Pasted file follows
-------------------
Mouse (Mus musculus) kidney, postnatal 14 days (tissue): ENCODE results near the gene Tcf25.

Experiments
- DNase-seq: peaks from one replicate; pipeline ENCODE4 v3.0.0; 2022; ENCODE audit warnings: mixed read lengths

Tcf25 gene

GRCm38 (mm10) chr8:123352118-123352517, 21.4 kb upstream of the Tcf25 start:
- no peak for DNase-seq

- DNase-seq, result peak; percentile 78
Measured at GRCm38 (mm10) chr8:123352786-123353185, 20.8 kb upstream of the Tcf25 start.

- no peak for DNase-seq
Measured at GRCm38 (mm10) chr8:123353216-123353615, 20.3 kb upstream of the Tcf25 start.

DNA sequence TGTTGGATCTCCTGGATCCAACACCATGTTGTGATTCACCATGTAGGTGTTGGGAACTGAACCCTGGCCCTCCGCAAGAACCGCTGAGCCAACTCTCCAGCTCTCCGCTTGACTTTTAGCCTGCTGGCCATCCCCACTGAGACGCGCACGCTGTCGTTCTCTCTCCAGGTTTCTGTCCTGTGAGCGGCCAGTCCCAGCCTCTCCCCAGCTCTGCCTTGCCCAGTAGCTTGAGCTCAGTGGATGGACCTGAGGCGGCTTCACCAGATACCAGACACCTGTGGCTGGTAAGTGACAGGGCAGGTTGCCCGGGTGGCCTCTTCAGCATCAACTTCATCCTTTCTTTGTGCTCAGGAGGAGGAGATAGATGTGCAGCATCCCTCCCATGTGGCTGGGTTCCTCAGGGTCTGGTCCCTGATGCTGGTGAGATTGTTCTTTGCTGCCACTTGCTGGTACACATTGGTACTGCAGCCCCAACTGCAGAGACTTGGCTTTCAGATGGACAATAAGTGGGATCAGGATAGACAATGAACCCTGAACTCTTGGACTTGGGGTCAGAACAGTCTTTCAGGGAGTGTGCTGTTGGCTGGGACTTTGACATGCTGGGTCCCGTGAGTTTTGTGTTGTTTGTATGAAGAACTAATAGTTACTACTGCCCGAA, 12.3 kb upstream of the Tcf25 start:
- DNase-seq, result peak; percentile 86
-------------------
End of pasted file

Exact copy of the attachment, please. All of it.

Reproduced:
Mouse (Mus musculus) kidney, postnatal 14 days (tissue): ENCODE results near the gene Tcf25.

Experiments
- DNase-seq: peaks from one replicate; pipeline ENCODE4 v3.0.0; 2022; ENCODE audit warnings: mixed read lengths

Tcf25 gene

GRCm38 (mm10) chr8:123352118-123352517, 21.4 kb upstream of the Tcf25 start:
- no peak for DNase-seq

- DNase-seq, result peak; percentile 78
Measured at GRCm38 (mm10) chr8:123352786-123353185, 20.8 kb upstream of the Tcf25 start.

- no peak for DNase-seq
Measured at GRCm38 (mm10) chr8:123353216-123353615, 20.3 kb upstream of the Tcf25 start.

DNA sequence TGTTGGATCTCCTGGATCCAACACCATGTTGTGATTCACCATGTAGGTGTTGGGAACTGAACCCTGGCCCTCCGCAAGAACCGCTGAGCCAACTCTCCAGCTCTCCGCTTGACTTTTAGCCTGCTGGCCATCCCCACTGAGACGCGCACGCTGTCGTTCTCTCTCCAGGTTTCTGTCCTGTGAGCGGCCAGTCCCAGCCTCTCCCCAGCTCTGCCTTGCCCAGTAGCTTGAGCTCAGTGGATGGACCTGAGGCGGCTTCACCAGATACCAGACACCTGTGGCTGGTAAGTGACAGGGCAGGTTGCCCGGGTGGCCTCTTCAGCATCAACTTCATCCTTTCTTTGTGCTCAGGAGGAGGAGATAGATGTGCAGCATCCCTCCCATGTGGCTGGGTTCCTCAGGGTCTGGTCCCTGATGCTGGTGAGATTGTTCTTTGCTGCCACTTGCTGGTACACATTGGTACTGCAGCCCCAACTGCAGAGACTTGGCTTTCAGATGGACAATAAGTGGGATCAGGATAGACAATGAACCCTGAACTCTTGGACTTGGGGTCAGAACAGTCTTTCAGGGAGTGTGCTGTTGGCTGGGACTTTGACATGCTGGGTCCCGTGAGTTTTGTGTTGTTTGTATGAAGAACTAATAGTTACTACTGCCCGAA, 12.3 kb upstream of the Tcf25 start:
- DNase-seq, result peak; percentile 86